Canadian Woodworking

Another leaf table

Blog by Rob Brown
Simple Stack Laminations

It seems weird to be talking about tree leaves in the middle of a Canadian winter, but here we are.

Last week I mentioned how I had installed a small maple shelf shaped like a maple leaf that I figured would never find a home. I also mentioned a black cherry leaf coffee table I made years ago and a ginkgo hall table I made about 12 years ago, though I was brief on details about the later table.

Stack it up

At the time, I was fascinated with the general shape of leaves, and could only see them as a template for a tabletop or other piece of furniture. I’ve always liked the unique shape of the ginkgo leaf and decided that would be my inspiration for my next piece. I had just gotten into power carving and needed something to practice my skills on. The match was perfect.

I started by cutting about 10 wedge-shaped pieces of black cherry, then gluing them together one at a time to form the semi-circular blank for the top. Remembering back to my little maple leaf shelf, and the fact that I wanted to work in three dimensions rather than just two (width and depth), I knew the material I was working with wasn’t thick enough to give me what I wanted in terms of depth. I glued on some extra pieces where the shape of the leaf would flow above and below the existing top and bottom surfaces. This technique is known as “stack laminating,” and produces a workpiece of more than one layer of material stacked upon the previous layer. At this point I had the overall design and shape pretty much set in stone, and just had to power carve the waste away.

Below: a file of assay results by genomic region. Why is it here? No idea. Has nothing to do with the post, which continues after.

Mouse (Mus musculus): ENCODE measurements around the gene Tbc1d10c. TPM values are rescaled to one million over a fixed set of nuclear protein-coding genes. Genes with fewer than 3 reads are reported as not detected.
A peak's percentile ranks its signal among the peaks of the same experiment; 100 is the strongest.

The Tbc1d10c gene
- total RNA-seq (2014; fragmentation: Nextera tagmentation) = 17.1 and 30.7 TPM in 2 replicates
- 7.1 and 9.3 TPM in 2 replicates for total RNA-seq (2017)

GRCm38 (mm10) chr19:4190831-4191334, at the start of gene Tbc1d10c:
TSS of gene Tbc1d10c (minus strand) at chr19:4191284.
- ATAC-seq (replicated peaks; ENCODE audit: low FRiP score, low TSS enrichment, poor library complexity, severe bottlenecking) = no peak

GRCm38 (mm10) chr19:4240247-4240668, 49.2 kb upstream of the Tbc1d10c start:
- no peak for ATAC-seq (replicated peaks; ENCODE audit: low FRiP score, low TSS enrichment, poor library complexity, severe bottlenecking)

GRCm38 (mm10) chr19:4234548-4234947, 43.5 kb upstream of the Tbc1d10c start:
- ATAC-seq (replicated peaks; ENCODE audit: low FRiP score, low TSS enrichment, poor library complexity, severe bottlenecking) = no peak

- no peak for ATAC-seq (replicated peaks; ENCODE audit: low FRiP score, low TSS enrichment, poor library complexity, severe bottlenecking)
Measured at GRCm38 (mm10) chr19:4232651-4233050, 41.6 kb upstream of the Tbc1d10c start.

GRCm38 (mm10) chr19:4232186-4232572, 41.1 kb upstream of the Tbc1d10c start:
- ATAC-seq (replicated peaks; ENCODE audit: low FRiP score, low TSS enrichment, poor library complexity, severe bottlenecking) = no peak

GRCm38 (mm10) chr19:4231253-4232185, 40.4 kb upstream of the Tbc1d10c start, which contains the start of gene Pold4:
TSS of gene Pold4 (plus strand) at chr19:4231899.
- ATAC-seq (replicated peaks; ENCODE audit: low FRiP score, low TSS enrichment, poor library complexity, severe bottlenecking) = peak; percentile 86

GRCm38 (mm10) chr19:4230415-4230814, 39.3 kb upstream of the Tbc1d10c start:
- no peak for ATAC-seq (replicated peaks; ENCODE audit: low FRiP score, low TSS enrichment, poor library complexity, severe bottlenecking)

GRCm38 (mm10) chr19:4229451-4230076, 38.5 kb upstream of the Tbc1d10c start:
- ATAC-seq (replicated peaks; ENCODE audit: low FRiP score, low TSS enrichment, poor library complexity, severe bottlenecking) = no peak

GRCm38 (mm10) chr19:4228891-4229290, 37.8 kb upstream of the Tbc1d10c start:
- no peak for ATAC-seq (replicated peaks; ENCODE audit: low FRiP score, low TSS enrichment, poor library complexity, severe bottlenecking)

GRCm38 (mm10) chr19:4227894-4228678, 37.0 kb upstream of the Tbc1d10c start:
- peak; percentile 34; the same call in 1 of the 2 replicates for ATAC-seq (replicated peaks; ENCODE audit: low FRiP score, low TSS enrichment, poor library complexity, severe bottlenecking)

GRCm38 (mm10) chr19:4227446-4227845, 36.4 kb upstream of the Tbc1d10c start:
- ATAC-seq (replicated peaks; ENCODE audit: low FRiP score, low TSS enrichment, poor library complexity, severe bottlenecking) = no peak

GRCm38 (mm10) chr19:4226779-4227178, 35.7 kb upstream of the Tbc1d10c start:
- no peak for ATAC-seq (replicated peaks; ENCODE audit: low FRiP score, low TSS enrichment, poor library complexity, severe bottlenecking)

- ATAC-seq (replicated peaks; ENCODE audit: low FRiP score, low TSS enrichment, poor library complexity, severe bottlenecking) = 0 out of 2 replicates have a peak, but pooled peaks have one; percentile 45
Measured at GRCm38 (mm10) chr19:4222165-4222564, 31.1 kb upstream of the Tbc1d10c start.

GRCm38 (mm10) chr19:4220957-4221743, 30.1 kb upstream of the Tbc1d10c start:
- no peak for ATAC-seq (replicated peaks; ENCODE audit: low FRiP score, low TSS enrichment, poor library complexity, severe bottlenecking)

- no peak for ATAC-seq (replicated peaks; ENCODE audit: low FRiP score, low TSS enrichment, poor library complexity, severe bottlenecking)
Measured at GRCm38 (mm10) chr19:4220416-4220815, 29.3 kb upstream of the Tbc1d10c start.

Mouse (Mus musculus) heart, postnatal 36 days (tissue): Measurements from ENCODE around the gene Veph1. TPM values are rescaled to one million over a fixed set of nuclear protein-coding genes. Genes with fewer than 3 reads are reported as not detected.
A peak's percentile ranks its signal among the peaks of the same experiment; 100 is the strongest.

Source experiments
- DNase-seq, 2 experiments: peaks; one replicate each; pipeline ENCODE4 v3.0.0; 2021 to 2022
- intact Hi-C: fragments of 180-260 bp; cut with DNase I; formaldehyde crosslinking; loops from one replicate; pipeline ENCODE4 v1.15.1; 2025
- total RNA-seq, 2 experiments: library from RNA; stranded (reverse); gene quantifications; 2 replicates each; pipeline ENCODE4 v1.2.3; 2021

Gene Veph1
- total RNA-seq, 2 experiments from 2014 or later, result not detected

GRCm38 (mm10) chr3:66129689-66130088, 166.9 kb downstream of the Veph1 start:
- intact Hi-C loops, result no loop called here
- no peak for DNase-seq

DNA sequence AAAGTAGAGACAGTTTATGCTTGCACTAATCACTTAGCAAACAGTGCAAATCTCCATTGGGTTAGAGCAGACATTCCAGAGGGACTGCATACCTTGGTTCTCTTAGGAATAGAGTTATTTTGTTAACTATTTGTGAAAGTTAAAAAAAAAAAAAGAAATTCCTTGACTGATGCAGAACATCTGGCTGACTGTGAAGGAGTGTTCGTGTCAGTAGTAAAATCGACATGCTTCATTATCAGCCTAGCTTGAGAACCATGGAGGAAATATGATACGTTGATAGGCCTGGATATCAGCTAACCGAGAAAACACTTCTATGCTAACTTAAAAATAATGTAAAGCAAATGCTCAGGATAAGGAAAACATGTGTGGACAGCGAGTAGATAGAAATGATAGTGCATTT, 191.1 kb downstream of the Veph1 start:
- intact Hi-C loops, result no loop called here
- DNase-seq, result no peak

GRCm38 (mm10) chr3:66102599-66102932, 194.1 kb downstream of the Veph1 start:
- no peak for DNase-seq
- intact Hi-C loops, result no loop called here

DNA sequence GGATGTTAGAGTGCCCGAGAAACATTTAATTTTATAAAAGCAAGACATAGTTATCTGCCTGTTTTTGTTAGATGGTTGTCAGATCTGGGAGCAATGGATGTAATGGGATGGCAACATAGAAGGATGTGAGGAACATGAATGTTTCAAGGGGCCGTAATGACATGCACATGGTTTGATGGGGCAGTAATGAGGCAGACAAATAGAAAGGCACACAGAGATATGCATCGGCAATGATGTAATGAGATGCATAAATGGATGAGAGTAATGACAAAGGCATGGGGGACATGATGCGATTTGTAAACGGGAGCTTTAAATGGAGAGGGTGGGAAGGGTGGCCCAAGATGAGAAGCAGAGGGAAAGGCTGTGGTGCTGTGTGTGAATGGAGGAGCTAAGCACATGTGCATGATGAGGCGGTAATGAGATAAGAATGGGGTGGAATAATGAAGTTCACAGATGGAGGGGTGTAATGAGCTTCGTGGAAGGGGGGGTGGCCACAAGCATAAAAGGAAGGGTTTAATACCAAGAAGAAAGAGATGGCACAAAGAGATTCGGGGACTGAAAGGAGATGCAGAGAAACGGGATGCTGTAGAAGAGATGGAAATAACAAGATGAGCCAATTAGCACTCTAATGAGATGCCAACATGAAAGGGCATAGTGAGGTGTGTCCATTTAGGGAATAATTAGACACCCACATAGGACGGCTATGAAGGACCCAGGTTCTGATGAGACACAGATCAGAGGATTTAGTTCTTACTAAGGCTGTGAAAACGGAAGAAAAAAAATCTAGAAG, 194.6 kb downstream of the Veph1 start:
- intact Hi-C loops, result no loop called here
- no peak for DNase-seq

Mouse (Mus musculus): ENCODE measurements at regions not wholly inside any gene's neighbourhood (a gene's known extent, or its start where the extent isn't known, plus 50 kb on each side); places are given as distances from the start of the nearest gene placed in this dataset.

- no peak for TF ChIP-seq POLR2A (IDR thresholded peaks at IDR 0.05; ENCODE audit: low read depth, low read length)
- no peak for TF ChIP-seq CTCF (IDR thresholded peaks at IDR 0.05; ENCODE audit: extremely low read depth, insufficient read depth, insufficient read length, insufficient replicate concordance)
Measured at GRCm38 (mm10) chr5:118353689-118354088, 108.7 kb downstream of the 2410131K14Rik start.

Start power carving

At this stage, I had the basic blank, with extra segments glued on its upper and lower surfaces, as well as a clear line on the end grain of the blank that would help guide me when power carving the ginkgo leaf shape.

I worked my way across the upper surface first, taking some material off here, some material off there, working evenly. I didn’t get too close to the line at first. After working on the top for a bit, I flipped the blank over and removed some of the waste from the underside.

I eventually made a few cuts into the front edge of the blank to create some negative space in the front edge of the leaf tabletop and create a more organic-looking shape.

Bit by bit, I power carved more of the waste away, taking lots of breaks to turn off the grinder, take a step back and look at my progress from about 5′ to 10′ away. When you’re working so closely with a workpiece it’s often a good idea to eventually step back now and then and take in the big picture to see how the different sections relate to each other.

Hand tools are next

Once I felt I had removed enough material with my power carving equipment, I turned my attention to fine-tuning the surface with hand tools. A mix of smaller hand planes, rasps, spokeshaves and chisels were my main weapons. The power carving tooling leaves surfaces that aren’t overly smooth, so hand tools help even up these surfaces.

Part of this process included ensuring the outer few inches of the tabletop weren’t overly thick. I thought it would look more natural if the outer few inches of the leaf top tapered evenly to a point.

Once the main surfaces were more or less even and tapering naturally towards the extreme outer / front edge, I started to take a much closer look at the very front edge of the tabletop. It ranged from about 3/8″ thick to about 1/8″ thick, though my goal was to have the upper and lower faces taper together and meet at the same point, without a short flat section between the two surfaces.